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Cerebellar tonsillar ectopia
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Cerebellar tonsillar ectopia

My daughter was diagnosed with a minimal downward extension of the cerebellar tonsillar.  What does this mean?
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620923_tn?1413427272
Hi,
this is another way to explain chiari malformation...basically the cerebellum back part of the brain has 2 tonsils that sit with in the skull, when the skull is malformed or if there is an outside force that forces the tonsils out of the foreman magnum they can cause a CSF blockage as well as compress the brain stem and many symptoms.

.........may I ask what symptoms does she present that the MRI was done?

Do u know if a CINE MRI was done to see if she has a CSF blockage?......

We do have a Chiari forum  here on MedHelp- http://www.medhelp.org/forums/Chiari-Malformation/show/257?camp=msc
I invite u to join us fo info, and support as we do have other care givers as well as chiarians pre and post op.


"selma"


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351246_tn?1379685732
Hi
Welcome to the MedHelp forum!
Brain has a part called cerebellum, which has parts called tonsils. If they herniated through foramen magnum, which is an opening in the skull, then it can cause pressure on the brainstem and upper cord. Depending on the degree of herniations, these are classified into 3 types Chiari Malformation (CM) 1, CM 2 and CM 3. CM1 is usually asymptomatic and an incidental finding in most MRI. Hence if your daughter has vertigo and dizziness and other such symptoms then she must be having either CM 2 or CM3. If medications do not help, then treatment is decompression surgery. Please consult a neurosurgeon regarding this. Take care!
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620923_tn?1413427272
Hi...I am sorry , but type I can be symptomatic and even require surgery.....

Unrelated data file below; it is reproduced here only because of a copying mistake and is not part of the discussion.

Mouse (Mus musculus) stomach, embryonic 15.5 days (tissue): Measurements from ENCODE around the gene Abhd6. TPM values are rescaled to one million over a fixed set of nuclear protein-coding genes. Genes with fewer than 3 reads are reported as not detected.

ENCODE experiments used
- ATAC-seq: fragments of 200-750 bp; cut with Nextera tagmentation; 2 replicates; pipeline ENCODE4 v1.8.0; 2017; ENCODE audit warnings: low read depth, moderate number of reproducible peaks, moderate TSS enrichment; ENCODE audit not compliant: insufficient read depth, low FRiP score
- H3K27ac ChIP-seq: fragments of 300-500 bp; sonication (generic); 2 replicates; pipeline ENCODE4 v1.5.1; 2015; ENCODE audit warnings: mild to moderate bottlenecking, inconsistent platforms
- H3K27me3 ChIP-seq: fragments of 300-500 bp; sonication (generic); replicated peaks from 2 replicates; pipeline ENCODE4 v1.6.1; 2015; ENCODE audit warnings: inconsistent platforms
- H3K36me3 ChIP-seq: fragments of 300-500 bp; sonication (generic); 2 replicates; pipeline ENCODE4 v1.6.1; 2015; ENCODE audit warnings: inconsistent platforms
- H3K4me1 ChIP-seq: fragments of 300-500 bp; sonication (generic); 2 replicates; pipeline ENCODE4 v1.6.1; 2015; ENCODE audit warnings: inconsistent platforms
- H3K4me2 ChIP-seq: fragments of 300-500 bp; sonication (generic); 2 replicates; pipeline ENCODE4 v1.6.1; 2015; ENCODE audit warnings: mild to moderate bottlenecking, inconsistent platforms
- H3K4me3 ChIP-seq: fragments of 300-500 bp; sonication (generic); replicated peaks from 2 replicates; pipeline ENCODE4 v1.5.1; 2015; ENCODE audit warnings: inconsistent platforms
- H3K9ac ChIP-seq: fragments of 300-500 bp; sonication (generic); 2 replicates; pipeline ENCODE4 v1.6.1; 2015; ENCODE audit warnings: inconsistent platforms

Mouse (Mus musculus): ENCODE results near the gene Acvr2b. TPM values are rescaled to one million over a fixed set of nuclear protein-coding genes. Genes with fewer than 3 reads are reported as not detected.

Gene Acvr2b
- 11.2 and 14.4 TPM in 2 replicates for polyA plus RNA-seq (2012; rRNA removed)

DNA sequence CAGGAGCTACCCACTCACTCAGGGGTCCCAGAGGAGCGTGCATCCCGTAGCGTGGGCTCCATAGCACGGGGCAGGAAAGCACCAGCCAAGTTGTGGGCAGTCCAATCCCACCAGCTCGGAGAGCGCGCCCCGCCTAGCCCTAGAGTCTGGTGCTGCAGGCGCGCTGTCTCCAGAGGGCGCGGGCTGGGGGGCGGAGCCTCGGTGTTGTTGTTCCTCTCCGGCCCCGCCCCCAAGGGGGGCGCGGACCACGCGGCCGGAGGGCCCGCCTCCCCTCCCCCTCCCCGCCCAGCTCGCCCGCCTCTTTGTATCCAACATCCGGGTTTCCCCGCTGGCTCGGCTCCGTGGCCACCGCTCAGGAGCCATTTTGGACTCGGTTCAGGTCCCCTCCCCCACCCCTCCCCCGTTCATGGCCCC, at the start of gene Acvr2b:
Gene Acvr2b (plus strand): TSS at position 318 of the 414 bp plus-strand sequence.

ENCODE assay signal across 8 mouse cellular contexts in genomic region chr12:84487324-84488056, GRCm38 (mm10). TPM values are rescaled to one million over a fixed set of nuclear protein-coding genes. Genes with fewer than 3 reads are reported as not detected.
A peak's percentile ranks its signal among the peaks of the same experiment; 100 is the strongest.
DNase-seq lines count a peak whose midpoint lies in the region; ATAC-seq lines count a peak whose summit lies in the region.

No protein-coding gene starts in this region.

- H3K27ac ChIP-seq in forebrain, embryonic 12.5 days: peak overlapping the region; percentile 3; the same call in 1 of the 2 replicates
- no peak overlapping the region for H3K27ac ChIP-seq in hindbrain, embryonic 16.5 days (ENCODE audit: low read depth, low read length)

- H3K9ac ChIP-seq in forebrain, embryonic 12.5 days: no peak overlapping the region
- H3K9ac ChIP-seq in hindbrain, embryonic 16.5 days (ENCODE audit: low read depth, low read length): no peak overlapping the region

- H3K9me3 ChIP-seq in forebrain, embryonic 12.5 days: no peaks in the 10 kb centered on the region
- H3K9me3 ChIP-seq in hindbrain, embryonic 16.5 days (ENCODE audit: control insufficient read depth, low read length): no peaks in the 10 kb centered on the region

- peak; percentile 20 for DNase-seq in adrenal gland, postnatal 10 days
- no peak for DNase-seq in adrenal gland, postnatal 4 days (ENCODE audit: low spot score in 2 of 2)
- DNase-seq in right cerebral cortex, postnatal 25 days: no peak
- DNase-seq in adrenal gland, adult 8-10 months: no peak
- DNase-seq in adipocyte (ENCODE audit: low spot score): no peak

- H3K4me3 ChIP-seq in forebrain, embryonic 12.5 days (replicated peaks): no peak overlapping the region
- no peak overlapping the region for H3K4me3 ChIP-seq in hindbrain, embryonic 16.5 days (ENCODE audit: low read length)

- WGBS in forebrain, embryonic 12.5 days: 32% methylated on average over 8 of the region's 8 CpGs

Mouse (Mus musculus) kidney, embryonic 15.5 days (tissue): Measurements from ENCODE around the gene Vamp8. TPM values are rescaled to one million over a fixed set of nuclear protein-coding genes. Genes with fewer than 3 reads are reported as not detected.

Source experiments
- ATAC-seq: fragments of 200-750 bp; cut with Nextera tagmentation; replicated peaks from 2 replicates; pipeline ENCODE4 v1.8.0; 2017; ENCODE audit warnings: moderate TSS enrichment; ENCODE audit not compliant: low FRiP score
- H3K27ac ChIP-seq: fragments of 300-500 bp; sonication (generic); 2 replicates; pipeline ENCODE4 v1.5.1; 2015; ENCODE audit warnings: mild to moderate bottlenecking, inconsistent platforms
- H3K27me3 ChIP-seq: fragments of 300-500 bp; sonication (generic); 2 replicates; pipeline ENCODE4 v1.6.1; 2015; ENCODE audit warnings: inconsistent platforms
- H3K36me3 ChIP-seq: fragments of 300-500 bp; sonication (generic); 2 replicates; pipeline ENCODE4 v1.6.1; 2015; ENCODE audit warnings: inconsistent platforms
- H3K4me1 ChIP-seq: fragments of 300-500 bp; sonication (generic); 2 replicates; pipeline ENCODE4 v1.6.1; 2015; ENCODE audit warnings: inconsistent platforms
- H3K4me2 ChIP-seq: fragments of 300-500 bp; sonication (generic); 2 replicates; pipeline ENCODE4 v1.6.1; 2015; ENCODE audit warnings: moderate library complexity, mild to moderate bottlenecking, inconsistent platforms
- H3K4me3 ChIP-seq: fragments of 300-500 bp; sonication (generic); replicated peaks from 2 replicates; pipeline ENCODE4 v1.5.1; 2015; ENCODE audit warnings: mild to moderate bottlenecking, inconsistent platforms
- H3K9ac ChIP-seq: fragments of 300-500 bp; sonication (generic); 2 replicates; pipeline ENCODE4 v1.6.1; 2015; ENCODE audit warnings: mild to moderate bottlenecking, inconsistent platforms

The Chiari Type II malformation (CM II) is a unique hindbrain herniation found only in patients with myelomeningocele and is the leading cause of death in these individuals younger than 2 years of age.

type 3: An extremely rare malformation where the base of the brain enters into the upper spinal canal. Type 3 involves the herniation of brain or brain stem tissue out of the back of the neck or head. The condition generally has a poor prognosis.This is  only found at birth.


Type 1-  malformation of the skull, no herniation need be present, and the blockage of CSF can result in being misdx'd for yrs.Many times drs feel it is asymptomatic after treating the patient for yrs for things they never really had.....
Type 1 is the most common type and posterior fossa decompression surgery is done when benefits out weight the risks.Surgery is not a cure, but a means to slow progression. The disruption and stoppage of CSF not only causes symptoms, but can cause a syrinx to form also known as Syringomyelia....these cyst like cavities fill with CSF and can put pressure on the cord and cause perm nerve damage. The decompression surgery opens up the CSF flow to avoid this from happening.
Too many are misinformed that chiari is incidental and asymptomatic.....stop by the chiari forum and see what I mean.....

U do need to consult with a NS for this, but one that is a true chiari specialist.

"selma"
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